An abnormal response to exercise is defined by the development or worsening of regional myocardial function purchase doxycycline 200 mg antibiotics for acne clindamycin. Regional myocardial dysfunction cheap 200 mg doxycycline free shipping natural treatment for dogs fleas, as manifested by decreased endocardial excursion and wall thickening, is specific for myocardial ischemia. Decreased excursion alone is less specific and can occur with conduction abnormalities, with paced rhythms, and in the normal basal inferior myocardial segments. Standardized myocardial segmentation and nomenclature for tomographic imaging of the heart: a statement for healthcare professionals from the Cardiac Imaging Committee of the Council on Clinical Cardiology of the American Heart Association. False-negative findings may occur with a delay in capturing postexercise images, low workload, or inadequate heart rate response (i. Additional causes of false-positive and false-negative findings are outlined in Table 47. Standardized myocardial segmentation and nomenclature for tomographic imaging of the heart: a statement for healthcare professionals from the Cardiac Imaging Committee of the Council on Clinical Cardiology of the American Heart Association. Standardized myocardial segmentation and nomenclature for tomographic imaging of the heart: a statement for healthcare professionals from the Cardiac Imaging Committee of the Council on Clinical Cardiology of the American Heart Association. The typical ischemic response to dobutamine is characterized by normal resting wall motion and an initial hyperdynamic response at low doses followed by a decline in function at higher doses. Ischemia may also be identified on the basis of deterioration of normal wall motion without any transient hyperdynamic response. The person who interprets the images must be well trained in order to develop an acceptable level of accuracy and must interpret an adequate number of studies on a regular basis to maintain accuracy. The ability to interpret stress echocardiograms is mitigated by image quality, the presence of arrhythmias, conduction abnormalities, respiratory interference from hyperventilation, and difficulty in reproducing the translational and rotational motion of the heart. Reported sensitivities and specificities (using coronary arteriography as the gold standard) vary between studies, depending on the prevalence of disease in the study population, the angiographic definition of significant disease, and the criteria used for a positive test. As with other imaging methods, the sensitivity is less for the detection of single-vessel disease and greater for the detection of multivessel disease. Myocardial perfusion scintigraphy is based on the detection of a perfusion defect during maximal hyperemia, with reduced perfusion of areas subtended by significant coronary artery stenosis (>50% stenosis). It may also be slightly superior for patients on antianginal therapy when it is necessary to induce ischemia. Local expertise, cost, exposure to radiation, and patient selection are all important factors in determining which imaging modality to use. Myocardial contractility ceases when 20% or more of the transmural thickness is ischemic or infarcted. Hibernating myocardium is characterized by viable, chronically ischemic noncontracting myocardium. Dobutamine infusion may result in augmentation of regional myocardial function predictive of recovery of function after revascularization. This is important prognostically, because revascularization of hypoperfused but viable myocardium improves survival. A contractile response to dobutamine requires that at least 50% of the myocytes in a given segment are viable. Demonstration of a biphasic response to low-dose (5 to 10 µg/kg/min) dobutamine strongly suggests viable myocardium. The initial improvement reflects recruitment of contractile reserve and hence viability. A biphasic response predicts eventual functional recovery of the myocardium after revascularization. A uniphasic response is less predictive of recovery, and a classic ischemic response is not predictive of the recovery of resting function. Because the biphasic response is the most reliable finding, the preference is to induce ischemia whenever possible by proceeding to maximal stress (40 µg/kg/min). When the wall thickness is <6 mm, there is a low likelihood of recovery of function. Concurrent use of β-blockers can reduce the number of viable segments detected and the sensitivity of testing. Second- generation microbubble contrast agents are small in diameter and reliably traverse the myocardial microvasculature. The microbubbles are destroyed with ultrasound energy, and the rate of microbubble replenishment represents mean red blood cell velocity and myocardial perfusion. Although subject to extensive research, this technology has had limited utilization in clinical practice and is not used routinely in most echocardiography laboratories. Perhaps the most important aspect of the prognostic literature is that a negative test result portends an extremely low risk of subsequent cardiovascular events, as evidenced by an event rate of <1% per year for the subsequent 4 to 5 years. However, the risk is slightly higher in patients with diabetes or chronic kidney disease. However, from the prognostic standpoint, the development of echocardiographic evidence of ischemia with dobutamine is analogous to its development during exercise. Heart failure is a more common end point among the group of patients with nonviable myocardium. Preoperative evaluation studies have been predominantly conducted with pharmacologic stress agents, primarily dobutamine. Transplant vasculopathy is a major cause of mortality after cardiac transplantation. Important prognostic information can be obtained beyond traditional wall motion analysis. Left atrial enlargement correlates with the chronicity 2 and severity of diastolic dysfunction. A normal resting left atrial volume index (<28 mL/m ) is strongly predictive of a normal stress echocardiogram. In many patients, “diastolic” heart failure is the dominant form of dysfunction, without any detectable systolic dysfunction at rest or during stress. The transmitral peak early diastolic velocity (E ) and the mitral annulus early diastolic velocity (e′) are utilized to assess the diastolic dysfunction. Exercise or adrenergic stress normally results in improved myocardial lusitropy (relaxation) to allow for better filling in a shorter amount of time. The tachycardia associated with exercise results in an abbreviated diastolic filling period and an increase in the transmitral peak Evelocity. In healthy patients, both the transmitral peak E velocity and the mitral annulus early diastolic velocity increase with exercise, and the E/e′ ratio is not changed. However, in patients with diastolic dysfunction, the mitral annulus early diastolic velocity is minimally affected by the change in preload caused by exercise and the E/e′ ratio increases. Assessment of diastolic dysfunction can be difficult at rest and is even more so with stress. However, evaluation is routinely performed using treadmill exercise or dobutamine.
Suicidal risk should be carefully assessed for any patient buy doxycycline 100mg mastercard antibiotics causing c diff, regardless of the “primary diagnosis” or the patient’s primary treatment request purchase doxycycline 100mg without a prescription antimicrobial lock solutions. In addition, the subjective expe- rience of suicidal thoughts or behavior may vary widely within the same patient in the course of his or her life or treatment, and it should always be considered as one of the primary risk factors for suicidal attempts. Developmental Context Even in adults, developmentally relevant aspects of symptom patterns interact with personality variables. A depression in an elderly woman may be experienced quite dif- ferently from a depression in a woman in her thirties, and it may consequently call for a different therapeutic approach. A formulation and treatment plan should recognize such age-related differences in addition to the patient’s history, individual life/rela- tional events, and social, economic and cultural context. Temporal Aspects of the Current Condition Why are these symptoms occurring now, and what do they mean? One technique is to wonder about the first and worst: If a man is depressed, when does he remember being depressed like this for the first time? Bimodal Symptoms Some symptoms were present at some discrete time in the past and reappear today. It may have been any item of “unfinished business” (fixation) from a person’s past, which becomes reactivated under stressful conditions or spe- cific life events—regression to a point of fixation—especially if the trigger has some thematic affinity to the original item. Sexual molestation in earlier childhood may have been perplexing, but may become more overtly traumatic retrospectively when puberty arrives, and the sexual intent suddenly becomes experientially clear (Freud’s Nachträglichkeit); or it may have been successfully repressed until a patient’s child reaches the age at which the patient was first abused. Interpersonal Functioning The family of origin is the original crucible where relationship patterns originate, whether in “objective fact” or in the patient’s personal perception. A simple way to elicit the subjective experience of relationship patterns with historical pertinence is to wonder how the patient relates/related to and takes after his or her mother and father. Contrasts sometimes emerge first, but it is worth pursuing identifications, as the most clinically pertinent ones are the ones most regretted: “I hate the fact that Mother always put herself first, and I find myself doing the same thing. This type of question- ing helps bring to light how primary relationships affect the patient’s current subjective experience. Comorbidity We do not assume that the presence of multiple symptom expressions inevitably con- stitutes “comorbidity” between different mental health disorders; we believe that more commonly, they are expressions of a basic complex disturbance of mental func- tioning. Each person’s symptom patterns, while sharing common features with similar patterns in other persons, have a unique signature. The clinical illustrations within each section of this chapter are intended to provide examples of specific patterns of internal experiences of some patients. The clinician is encouraged to capture each patient’s unique subjec- tive experience in a narrative form by considering the applicable descriptive patterns. In some instances, research findings support the observations that follow; in others, in the absence of empirical work on the topic, we have drawn on the combined clini- cal experience of therapists with expertise in each area covered. Symptom Patterns: The Subjective Experience—S Axis 139 Our approach also includes consideration of the biological contributions to some of these patterns and may even facilitate meaningful exploration of biological cor- relates for a variety of mental health disorders, as well as the complex interaction between psychological and biological factors. Psychological Experiences That May Require Clinical Attention For the purposes of this manual, we have thought it important to make room for a dis- cussion of the subjective experiences of particular groups whose members may come for mental health services because of difficulties associated with certain situations that are not pathological conditions. Consequently, this discussion is added as an appen- dix to this chapter’s main listing of the S Axis. The three groupings are demographic: ethnic, linguistic, and/or religious minorities; lesbian, gay, and bisexual communities; and those with gender incongruence. This is no longer diagnosed by subtype (paranoid, disorga- nized/hebephrenic, catatonic, undifferentiated, residual). This is now an independent specifier to be appended to another mental disorder or to another medical disorder. Just as for schizophreniform disorder, this move was intended to reduce the premature diagnosis of schizophrenia. Most researchers in schizophrenia, however, continued to regard it as within the “schizophrenia spectrum. Adult Symptom Patterns: The Subjective Experience—S Axis S1 Predominantly psychotic disorders S11 Brief psychotic disorder (Hysterical psychosis, Bouffée Délirante Polymorphe Aigüe) S12 Delusional disorder (Pure paranoia) S13 Schizotypal disorder (Simple schizophrenia, Residual schizophrenia) S14 Schizophrenia and schizoaffective disorder S2 Mood disorders S21 Persistent depressive disorder (dysthymia) S22 Major depressive disorder S23 Cyclothymic disorder S24 Bipolar disorders S25 Maternal affective disorders S3 Disorders related primarily to anxiety S31 Anxiety disorders S31. We focus on the most pertinent groupings: brief psychotic disorder (acute tran- sient psychotic episodes), delusional disorder (“pure paranoia”), and schizophrenia and schizoaffective disorder. Before describing the different diagnostic categories, we offer a methodological premise that may be helpful to the beginning professionals we regard as among our primary audience. Psychosis prompts a conflicting blend of horror and pity, cruelty and generosity in outside observers. The seeming alien quality of psychotic experience may persuade the clinician to give up trying to empathize with the patient’s subjective experience. Clinicians may phobically dismiss subjective experience and seek refuge in the self- reassuring certainty of diagnostic criteria and categorical classification. They would do well to train themselves to delay jumping to premature nosological conclusions, which then impede their capacity to appreciate their patient’s subjective experience. Clinicians as participant observers must immerse themselves in the seemingly odd and puzzling experience of the patient so as to rediscover the clinical wisdom embedded in Harry Stack Sullivan’s (1962) dictum: “We are all more simply human than otherwise. As “dissociation” has generally come to replace what had been “hysteria,” some prefer to consider brief psy- chotic disorder as “dissociative psychotic episode. What all these named conditions have in common are (1) an acute, rich, polymor- phous clinical presentation and (2) a relatively brief and self-limited clinical course. The latter characteristic—clinical course—is critical for differential diagnosis, though even this apparently simple characteristic may be difficult to ascertain exactly. Onset of symptoms is generally inferred from personal and familiar narratives, which can be biased by many factors, and their apparent remission can be influenced by several misleading factors, including a patient’s wish to seal over the psychotic epi- sode and the family’s collusion regarding the psychotic episode has ended. Once again, the clinician’s flexibility, openness of mind, and professional caution remain essential ingredients for the correct use of this diagnosis. Brief psychotic disorder is identified by the presence of symptoms of schizophre- nia (e. Personality disorders at the low borderline level of organization may predispose the individual to the development of this condition. Hysterical psychosis is described in the psychoanalytic literature as occurring usu- ally (but not necessarily) in individuals with “hysterical character” (now called “histri- onic” or “dysregulated”), and emerging within the context of specific severe stress and traumatic events, or as a transference reaction in an intensive psychoanalytic therapy (this last situation has been defined as “transference psychosis”). In hysterical psy- chosis, we may find severe distortions of reality testing, including delusions and even hallucinations, but no signs or symptoms generally attributed to schizophrenia (i. When this condition occurs in a treatment context, it may be confined there, or it may spill over into the patient’s ongoing life outside. As with any disorder, the clinician ought to be attentive to possible underlying dynamics: Do the symptoms seem to be obscuring or modifying some affective state? Does the transient flight from reality testing seem to be motivated by denial: (a reality Symptom Patterns: The Subjective Experience—S Axis 143 from which the patient is fleeing), or rather by wishful thinking (a wished-for reality to which the patient is fleeing)? S12 Delusional Disorder (“Pure Paranoia”) Emil Kraepelin divided the five major psychoses (catatonia, hebephrenia, mania, mel- ancholia, paranoia) into two groups, “manic–depressive insanity” (mania and mel- ancholia) and “dementia praecox” (catatonia, hebephrenia, paranoia), on the basis of clinical course: dementia praecox with a chronic deteriorating course, and manic– depressive insanity with return to a normal state between episodes.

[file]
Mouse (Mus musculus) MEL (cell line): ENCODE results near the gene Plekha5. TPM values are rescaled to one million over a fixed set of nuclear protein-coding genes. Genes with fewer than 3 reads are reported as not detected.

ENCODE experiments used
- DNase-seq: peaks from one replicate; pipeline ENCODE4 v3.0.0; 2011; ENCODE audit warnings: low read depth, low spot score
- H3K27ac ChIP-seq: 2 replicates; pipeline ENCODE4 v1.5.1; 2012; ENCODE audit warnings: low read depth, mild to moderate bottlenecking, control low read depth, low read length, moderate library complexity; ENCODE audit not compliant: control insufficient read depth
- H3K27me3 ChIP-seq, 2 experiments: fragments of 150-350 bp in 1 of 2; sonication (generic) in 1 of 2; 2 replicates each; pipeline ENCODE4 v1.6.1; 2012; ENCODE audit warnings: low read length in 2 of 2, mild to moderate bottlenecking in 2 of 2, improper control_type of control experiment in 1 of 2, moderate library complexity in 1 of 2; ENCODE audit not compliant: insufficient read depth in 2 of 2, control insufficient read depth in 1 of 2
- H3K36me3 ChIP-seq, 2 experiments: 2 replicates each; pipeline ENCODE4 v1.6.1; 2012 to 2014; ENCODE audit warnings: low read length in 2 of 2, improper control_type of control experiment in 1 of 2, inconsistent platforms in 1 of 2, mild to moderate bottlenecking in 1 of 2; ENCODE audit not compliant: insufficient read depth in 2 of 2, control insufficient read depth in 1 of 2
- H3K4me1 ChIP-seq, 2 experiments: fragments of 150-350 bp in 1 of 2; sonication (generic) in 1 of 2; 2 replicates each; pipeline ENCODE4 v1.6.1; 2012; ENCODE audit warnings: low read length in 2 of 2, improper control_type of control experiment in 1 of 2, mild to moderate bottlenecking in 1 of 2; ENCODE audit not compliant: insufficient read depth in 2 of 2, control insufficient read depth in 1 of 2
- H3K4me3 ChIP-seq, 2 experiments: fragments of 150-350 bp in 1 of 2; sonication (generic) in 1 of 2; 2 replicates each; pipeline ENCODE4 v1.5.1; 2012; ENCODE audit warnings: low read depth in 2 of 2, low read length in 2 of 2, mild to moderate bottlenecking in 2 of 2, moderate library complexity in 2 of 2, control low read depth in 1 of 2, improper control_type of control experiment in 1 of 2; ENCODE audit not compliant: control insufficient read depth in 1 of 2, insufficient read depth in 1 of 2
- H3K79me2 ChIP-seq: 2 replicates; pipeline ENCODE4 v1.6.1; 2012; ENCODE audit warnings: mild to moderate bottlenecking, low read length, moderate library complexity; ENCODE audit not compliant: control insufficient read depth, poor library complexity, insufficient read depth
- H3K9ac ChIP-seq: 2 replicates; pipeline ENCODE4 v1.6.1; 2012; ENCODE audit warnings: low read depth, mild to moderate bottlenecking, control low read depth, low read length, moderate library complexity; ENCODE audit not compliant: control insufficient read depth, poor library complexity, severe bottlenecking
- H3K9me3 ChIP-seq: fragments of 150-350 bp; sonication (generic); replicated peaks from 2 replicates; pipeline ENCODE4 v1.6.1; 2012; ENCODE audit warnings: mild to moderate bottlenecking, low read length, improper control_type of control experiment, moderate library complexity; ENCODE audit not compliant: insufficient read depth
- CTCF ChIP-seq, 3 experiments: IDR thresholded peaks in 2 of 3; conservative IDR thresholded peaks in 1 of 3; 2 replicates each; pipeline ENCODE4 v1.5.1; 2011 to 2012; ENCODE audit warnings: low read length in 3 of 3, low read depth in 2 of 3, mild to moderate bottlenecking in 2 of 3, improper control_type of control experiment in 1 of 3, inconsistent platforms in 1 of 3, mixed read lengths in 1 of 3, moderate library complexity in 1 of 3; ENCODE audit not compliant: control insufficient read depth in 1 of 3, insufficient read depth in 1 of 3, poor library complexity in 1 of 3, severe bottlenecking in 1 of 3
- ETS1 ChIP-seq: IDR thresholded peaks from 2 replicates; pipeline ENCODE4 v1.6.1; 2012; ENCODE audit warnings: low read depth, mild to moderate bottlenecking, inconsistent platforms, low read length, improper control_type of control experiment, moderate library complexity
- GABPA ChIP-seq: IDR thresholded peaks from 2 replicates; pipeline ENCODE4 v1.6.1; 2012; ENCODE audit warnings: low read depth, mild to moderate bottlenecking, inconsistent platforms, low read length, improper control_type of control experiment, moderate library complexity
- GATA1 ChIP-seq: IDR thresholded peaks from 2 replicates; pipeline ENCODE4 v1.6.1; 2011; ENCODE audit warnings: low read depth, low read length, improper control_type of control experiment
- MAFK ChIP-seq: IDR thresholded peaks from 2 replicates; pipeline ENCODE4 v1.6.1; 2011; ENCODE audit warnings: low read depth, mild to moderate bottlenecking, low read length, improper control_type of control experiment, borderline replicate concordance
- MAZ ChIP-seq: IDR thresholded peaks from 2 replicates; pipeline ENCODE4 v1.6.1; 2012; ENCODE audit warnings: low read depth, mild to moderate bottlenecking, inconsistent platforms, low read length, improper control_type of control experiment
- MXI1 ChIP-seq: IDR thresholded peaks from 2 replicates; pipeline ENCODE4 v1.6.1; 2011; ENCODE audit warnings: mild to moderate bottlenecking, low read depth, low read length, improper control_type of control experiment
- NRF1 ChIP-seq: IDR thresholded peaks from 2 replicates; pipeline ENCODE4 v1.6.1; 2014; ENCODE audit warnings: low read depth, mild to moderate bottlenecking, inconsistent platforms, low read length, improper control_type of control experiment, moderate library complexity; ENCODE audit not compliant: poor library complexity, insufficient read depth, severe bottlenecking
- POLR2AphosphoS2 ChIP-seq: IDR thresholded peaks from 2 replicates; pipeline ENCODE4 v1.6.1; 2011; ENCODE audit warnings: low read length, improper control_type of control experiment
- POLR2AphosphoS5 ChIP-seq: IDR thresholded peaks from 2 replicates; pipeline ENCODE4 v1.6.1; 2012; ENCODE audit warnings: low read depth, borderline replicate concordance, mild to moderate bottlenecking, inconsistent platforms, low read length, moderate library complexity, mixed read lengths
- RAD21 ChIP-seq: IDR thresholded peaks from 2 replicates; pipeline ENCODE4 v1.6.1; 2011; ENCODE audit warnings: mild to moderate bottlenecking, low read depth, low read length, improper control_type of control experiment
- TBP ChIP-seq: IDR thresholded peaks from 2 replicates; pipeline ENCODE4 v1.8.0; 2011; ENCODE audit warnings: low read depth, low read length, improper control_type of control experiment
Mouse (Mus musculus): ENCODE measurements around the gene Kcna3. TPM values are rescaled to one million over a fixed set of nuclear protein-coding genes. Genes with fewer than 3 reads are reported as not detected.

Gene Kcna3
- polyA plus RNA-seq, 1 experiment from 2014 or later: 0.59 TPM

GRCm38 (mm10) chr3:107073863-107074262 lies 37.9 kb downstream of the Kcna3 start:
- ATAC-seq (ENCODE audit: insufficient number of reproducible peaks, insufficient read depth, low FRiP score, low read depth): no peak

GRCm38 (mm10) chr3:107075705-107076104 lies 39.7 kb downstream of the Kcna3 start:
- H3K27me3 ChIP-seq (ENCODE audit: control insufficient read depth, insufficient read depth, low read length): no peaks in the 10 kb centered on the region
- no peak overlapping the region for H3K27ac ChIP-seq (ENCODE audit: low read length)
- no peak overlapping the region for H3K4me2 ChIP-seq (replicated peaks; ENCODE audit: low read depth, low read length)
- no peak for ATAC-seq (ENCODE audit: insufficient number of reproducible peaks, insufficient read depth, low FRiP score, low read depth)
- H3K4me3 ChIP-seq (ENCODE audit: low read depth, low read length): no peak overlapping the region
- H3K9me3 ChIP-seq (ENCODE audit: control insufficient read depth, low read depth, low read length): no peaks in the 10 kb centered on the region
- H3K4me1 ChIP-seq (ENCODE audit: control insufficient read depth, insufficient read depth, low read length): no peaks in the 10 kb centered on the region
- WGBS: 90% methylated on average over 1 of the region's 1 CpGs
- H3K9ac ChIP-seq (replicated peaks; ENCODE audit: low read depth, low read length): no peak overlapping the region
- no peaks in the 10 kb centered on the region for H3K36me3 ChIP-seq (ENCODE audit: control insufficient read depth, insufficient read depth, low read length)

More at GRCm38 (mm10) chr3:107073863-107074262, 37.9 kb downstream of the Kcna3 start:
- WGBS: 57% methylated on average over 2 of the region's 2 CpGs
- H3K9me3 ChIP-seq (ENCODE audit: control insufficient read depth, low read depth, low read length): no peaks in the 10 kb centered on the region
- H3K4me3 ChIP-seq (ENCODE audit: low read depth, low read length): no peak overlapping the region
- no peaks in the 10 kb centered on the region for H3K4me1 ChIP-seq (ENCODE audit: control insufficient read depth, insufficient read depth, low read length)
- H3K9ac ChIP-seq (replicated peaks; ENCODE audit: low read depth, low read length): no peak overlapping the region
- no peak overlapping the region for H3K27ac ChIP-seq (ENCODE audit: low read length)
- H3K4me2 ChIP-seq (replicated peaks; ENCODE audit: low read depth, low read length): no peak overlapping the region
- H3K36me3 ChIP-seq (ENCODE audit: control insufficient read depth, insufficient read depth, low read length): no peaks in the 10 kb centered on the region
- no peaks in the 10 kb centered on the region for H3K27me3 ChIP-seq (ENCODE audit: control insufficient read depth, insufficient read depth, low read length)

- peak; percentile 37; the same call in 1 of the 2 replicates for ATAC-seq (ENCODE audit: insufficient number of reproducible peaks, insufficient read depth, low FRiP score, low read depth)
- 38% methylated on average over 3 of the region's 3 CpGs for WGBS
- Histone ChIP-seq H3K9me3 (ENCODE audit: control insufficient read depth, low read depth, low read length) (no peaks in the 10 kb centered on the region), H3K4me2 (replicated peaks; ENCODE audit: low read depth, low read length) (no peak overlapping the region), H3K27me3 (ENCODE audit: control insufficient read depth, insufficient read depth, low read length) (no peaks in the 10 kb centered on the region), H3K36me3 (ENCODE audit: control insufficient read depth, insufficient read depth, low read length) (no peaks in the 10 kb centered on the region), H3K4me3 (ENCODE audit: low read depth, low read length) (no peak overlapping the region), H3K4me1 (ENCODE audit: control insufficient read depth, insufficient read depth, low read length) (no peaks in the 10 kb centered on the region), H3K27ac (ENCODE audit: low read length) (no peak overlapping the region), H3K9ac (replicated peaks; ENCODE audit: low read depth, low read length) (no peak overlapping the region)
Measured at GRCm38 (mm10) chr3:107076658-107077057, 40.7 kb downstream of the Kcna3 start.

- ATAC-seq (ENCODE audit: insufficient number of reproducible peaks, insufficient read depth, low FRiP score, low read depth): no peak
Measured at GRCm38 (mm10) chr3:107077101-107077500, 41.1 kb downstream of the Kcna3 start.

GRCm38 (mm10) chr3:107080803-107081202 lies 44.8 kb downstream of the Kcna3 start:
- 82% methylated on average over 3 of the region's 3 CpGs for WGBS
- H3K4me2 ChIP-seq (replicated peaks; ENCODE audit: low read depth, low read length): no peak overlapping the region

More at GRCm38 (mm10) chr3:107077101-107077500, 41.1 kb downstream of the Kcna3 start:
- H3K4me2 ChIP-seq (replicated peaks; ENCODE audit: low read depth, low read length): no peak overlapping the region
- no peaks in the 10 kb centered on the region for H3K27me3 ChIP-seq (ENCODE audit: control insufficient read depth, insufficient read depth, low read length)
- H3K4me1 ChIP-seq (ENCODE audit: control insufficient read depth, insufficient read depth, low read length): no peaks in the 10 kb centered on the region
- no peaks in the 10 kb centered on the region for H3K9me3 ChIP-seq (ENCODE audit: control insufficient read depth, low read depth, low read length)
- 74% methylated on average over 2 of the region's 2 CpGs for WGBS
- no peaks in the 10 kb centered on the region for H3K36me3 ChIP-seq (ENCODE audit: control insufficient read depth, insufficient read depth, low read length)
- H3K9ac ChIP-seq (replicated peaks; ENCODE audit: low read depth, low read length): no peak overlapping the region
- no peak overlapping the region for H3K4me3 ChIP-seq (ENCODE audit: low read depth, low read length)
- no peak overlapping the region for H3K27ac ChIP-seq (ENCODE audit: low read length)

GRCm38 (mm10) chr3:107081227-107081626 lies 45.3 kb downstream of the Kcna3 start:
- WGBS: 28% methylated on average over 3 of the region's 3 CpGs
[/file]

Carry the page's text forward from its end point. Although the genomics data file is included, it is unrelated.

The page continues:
Obstructive uropathy: Bladder neck obstruction by a calculus purchase doxycycline without a prescription antibiotic coverage chart, enlarged or inflamed prostate cheap doxycycline 100 mg with visa antibiotic resistant klebsiella pneumoniae, median bar hypertrophy, or urethral stricture is a condition to consider here. Neurogenic bladder from poliomyelitis, multiple sclerosis, and other spinal cord diseases must also be considered. Irritative focus in the urinary tract: Nocturia may result from inflammation of the bladder, prostate, urethra, and kidney on this basis. Inflammation of the vagina, fallopian tubes, and rectum are also occasionally responsible. Approach to the Diagnosis The workup of nocturia is essentially the same as the workup of polyuria and urinary frequency (see page 345). Venous pressure, circulation time, and pulmonary function studies to rule out congestive heart failure should be done if the urinary tract is clean. I—Inflammation prompts the recall of disorders that destroy the palate such as syphilis, leprosy, and tuberculosis. N—Neurologic disorders that paralyze the palate include poliomyelitis, Guillain–Barré syndrome, pseudobulbar palsy, brainstem tumors, and myasthenia gravis. T—Trauma should make one suspect palatal fenestration from gunshot wounds or surgery, posttonsillectomy weakness, and trauma to the brain stem. Approach to the Diagnosis Cleft palate and many other conditions will be diagnosed by a careful nose and throat examination; all that is necessary is a referral to an otolaryngologist. If the local examination is negative, a referral to a neurologist is probably in order. The muscles of the neck may be rigid from Parkinsonism or pyramidal tract disease. Diseases of the spine such as cervical spondylosis, rheumatoid spondylitis, and tuberculosis may cause nuchal rigidity. An acute fracture of the cervical spine should be considered if no history can 625 be obtained. The respiratory tree recalls retropharyngeal abscess, mediastinal emphysema, and endotracheal intubation. Finally, the spinal cord and meninges may be involved by meningitis, epidural abscess, subarachnoid hemorrhage, and primary and metastatic tumors, resulting in nuchal rigidity. Approach to the Diagnosis 626 The workup of nuchal rigidity requires a good history, but if one is unobtainable, no spinal tap should be performed until the cervical spine is x-rayed and the eyegrounds are examined. Even with a good history, a spinal tap should be withheld if there is papilledema: A neurosurgeon should be consulted immediately under these circumstances. In a patient with fever, nuchal rigidity, no papilledema, and no focal neurologic signs (particularly a dilated pupil), a spinal tap can be performed for diagnosis and immediate therapy. Meningitis or a subarachnoid hemorrhage is frequently found in these circumstances. The reason is that there are two forms of nystagmus (ocular and cerebellar) that do not necessarily occur with vertigo. In addition to these two categories, nystagmus that usually occurs with vertigo is divided into nystagmus of middle ear diseases, nystagmus of inner ear diseases, nystagmus due to auditory nerve involvement, and nystagmus due to brain stem and cerebral diseases. Ocular nystagmus: This is a pendular to-and-fro nystagmus with no fast component, which is usually due to congenital visual defects but which may be due to working in poor lighting (miner’s nystagmus). Middle ear disorders: Nystagmus may result from otitis media, which causes associated inflammation of the labyrinth. Inner ear diseases: Labyrinthitis may be viral, postinfectious, traumatic, or toxic (e. Auditory nerve: Acoustic neuromas, internal auditory artery occlusions, or aneurysms and basilar meningitis may be considered in this category. Thrombi, emboli, and hemorrhages in the branches of the basilar artery are important too. Dissemination encephalomyelitis and other forms of encephalitis should not be overlooked. Degenerative diseases such as syringobulbia and olivopontocerebellar atrophy are possibilities. Cerebellum: In addition to the causes of nystagmus mentioned under brain stem, the physician should consider cerebellar tumors, abscesses, posterior fossa subdural hematomas, and diphenylhydantoin toxicity, as well as Friedreich ataxia and other forms of hereditary cerebellar ataxia. Cerebellar degeneration associated with carcinoma of the lung is often misdiagnosed. Head injuries, encephalitis, chronic subdural hematomas, occipital meningiomas, and the aura of an epileptic seizure may also cause nystagmus. Nystagmus without other signs of central nervous system disease is usually ocular or peripheral in the middle or inner ear. Nystagmus with long tract signs such as hemiplegia or hemianesthesia is invariably brain stem in origin. Purely cerebellar nystagmus is not easily fatigued and is associated with dyskinesia and dyssynergia of the extremities as well as ataxia. Nystagmus with vertigo, nausea, vomiting, tinnitus, and deafness suggests Ménière disease. A spinal tap will help in the diagnosis of multiple sclerosis and neurolues as well as acoustic neuromas. Increased intake of calories: This type of obesity is due to an increased appetite. Under this heading are idiopathic obesity, psychogenic obesity, hypothalamic obesity (due to pituitary tumors and other lesions affecting the hypothalamus), islet cell adenomas and carcinomas (causing hypoglycemia and, consequently, a big appetite), early stages of diabetes mellitus when functional hypoglycemia is common, Cushing syndrome and exogenous corticosteroids (which increase appetite), and alcoholism, which not only stimulates the appetite but also adds calories in the alcohol (up to 250 calories per cocktail). Polycystic ovary syndrome causes increased appetite, but the hirsutism is a dead giveaway. Decreased output of energy: Under this heading should be listed hypothyroidism and possibly hypogonadism (such as Klinefelter syndrome), where the motivation to work or exercise may be impaired. Mild pituitary insufficiency (as in Sheehan or Fröhlich syndrome) may also cause obesity by this mechanism. Inappropriate antidiuretic hormone syndromes such as those that occur in carcinoma of the lung, hypothalamic lesions, and drugs are the most important obscure causes. Congestive heart failure, nephrosis, cirrhosis, beriberi, and myxedema rank as significant among the obvious causes. Miscellaneous causes: Heredity is a cause of obesity, but the physiologic mechanism is uncertain. Several drugs may cause obesity including corticosteroids, tricyclic antidepressants, selective serotonin reuptake 630 inhibitors, oral contraceptives, and estrogen. Approach to the Diagnosis It would be ridiculous to do a complete endocrine workup on every case of obesity, but thyroid function studies may be worthwhile. Patients who fail to lose weight on a strict diet may require hospitalization with observation. If they still fail to lose weight, a complete endocrine workup would seem to be indicated.